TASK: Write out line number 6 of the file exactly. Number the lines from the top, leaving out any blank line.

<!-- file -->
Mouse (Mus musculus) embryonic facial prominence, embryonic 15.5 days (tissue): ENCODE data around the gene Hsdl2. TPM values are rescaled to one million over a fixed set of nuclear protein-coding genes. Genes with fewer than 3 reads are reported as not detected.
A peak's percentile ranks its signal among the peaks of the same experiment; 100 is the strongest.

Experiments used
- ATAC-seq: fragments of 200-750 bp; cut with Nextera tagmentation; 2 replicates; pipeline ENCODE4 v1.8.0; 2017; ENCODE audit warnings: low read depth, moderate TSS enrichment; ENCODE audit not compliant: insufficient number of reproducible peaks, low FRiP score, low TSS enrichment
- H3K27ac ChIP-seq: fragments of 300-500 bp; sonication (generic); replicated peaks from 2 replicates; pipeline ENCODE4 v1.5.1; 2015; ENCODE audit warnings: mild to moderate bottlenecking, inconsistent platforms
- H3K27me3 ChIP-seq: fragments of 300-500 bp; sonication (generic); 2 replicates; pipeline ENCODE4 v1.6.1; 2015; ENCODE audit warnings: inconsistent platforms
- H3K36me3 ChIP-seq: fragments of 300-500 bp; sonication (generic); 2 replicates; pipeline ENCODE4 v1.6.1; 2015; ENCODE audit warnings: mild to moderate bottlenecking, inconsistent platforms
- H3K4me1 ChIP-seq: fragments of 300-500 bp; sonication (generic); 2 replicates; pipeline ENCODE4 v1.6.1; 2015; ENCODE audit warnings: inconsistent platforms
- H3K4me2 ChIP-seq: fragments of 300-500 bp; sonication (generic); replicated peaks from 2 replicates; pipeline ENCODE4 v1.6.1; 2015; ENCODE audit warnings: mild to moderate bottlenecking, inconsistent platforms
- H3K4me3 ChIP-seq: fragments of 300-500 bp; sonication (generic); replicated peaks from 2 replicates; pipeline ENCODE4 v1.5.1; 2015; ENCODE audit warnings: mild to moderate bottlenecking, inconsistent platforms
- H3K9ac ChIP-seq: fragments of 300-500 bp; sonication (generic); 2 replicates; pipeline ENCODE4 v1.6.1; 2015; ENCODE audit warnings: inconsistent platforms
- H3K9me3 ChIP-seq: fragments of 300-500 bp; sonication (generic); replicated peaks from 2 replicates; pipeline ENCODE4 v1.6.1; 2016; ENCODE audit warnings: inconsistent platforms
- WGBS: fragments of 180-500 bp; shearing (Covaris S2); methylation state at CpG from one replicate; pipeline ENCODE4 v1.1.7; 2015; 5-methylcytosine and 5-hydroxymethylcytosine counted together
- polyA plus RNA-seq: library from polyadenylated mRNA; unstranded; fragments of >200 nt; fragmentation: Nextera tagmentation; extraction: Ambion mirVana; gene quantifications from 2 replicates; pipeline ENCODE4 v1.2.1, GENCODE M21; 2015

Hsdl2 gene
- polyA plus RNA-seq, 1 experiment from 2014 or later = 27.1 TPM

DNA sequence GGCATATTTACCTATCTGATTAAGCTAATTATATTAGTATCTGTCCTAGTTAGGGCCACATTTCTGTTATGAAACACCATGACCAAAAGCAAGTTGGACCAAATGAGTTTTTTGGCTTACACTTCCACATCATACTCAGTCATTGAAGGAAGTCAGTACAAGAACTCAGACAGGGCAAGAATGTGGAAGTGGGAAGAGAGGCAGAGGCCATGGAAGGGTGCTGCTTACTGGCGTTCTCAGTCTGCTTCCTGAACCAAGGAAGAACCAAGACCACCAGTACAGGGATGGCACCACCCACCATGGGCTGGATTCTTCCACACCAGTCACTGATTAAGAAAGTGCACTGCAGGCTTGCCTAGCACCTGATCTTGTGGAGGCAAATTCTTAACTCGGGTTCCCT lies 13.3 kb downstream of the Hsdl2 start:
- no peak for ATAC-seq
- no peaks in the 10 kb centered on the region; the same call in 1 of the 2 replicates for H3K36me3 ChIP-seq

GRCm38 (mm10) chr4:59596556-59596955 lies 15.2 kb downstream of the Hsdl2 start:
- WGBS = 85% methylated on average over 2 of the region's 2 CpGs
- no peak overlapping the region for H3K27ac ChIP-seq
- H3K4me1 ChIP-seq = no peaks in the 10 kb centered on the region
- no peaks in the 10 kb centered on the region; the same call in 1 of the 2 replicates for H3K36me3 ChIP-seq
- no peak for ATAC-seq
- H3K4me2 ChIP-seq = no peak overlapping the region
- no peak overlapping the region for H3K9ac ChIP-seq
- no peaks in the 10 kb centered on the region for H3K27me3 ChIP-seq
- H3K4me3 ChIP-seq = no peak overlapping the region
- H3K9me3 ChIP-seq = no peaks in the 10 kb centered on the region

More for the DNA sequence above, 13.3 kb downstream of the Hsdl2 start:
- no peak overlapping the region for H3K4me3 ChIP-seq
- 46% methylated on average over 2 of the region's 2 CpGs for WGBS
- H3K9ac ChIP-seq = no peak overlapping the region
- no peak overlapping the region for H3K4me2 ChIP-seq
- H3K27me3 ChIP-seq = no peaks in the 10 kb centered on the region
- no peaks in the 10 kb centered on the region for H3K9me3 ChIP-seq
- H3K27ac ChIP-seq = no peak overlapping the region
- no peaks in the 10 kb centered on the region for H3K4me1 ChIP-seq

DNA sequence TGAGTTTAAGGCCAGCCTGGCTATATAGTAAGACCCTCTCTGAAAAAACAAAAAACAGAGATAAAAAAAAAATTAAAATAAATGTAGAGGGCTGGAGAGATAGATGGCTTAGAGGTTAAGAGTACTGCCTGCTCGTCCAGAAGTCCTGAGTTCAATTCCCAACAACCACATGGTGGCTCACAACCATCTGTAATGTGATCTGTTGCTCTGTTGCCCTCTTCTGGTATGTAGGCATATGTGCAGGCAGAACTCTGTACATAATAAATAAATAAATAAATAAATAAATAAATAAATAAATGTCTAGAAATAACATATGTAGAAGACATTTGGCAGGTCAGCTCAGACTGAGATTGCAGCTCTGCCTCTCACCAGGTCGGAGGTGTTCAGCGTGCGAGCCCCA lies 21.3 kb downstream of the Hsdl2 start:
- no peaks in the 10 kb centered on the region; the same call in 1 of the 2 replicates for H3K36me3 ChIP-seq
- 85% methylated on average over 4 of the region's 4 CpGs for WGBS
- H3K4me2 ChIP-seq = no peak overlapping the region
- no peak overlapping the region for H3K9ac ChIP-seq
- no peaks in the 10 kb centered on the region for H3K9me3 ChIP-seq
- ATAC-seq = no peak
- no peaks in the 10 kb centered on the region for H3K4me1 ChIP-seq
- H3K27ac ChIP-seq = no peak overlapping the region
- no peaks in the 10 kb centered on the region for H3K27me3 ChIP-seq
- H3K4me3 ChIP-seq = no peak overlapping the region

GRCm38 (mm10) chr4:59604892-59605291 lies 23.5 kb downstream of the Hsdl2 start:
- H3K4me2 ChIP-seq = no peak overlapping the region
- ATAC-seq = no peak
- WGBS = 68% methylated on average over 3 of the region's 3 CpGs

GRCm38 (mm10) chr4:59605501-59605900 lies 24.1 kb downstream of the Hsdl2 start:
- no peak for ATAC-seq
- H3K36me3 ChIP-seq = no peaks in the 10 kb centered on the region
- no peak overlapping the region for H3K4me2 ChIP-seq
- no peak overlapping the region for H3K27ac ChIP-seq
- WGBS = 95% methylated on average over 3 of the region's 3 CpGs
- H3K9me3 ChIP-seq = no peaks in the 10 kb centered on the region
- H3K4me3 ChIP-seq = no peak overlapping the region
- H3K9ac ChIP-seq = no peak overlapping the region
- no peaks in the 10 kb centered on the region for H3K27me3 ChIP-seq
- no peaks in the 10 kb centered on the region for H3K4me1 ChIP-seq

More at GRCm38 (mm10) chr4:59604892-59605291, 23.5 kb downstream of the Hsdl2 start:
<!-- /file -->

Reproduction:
- H3K27me3 ChIP-seq: fragments of 300-500 bp; sonication (generic); 2 replicates; pipeline ENCODE4 v1.6.1; 2015; ENCODE audit warnings: inconsistent platforms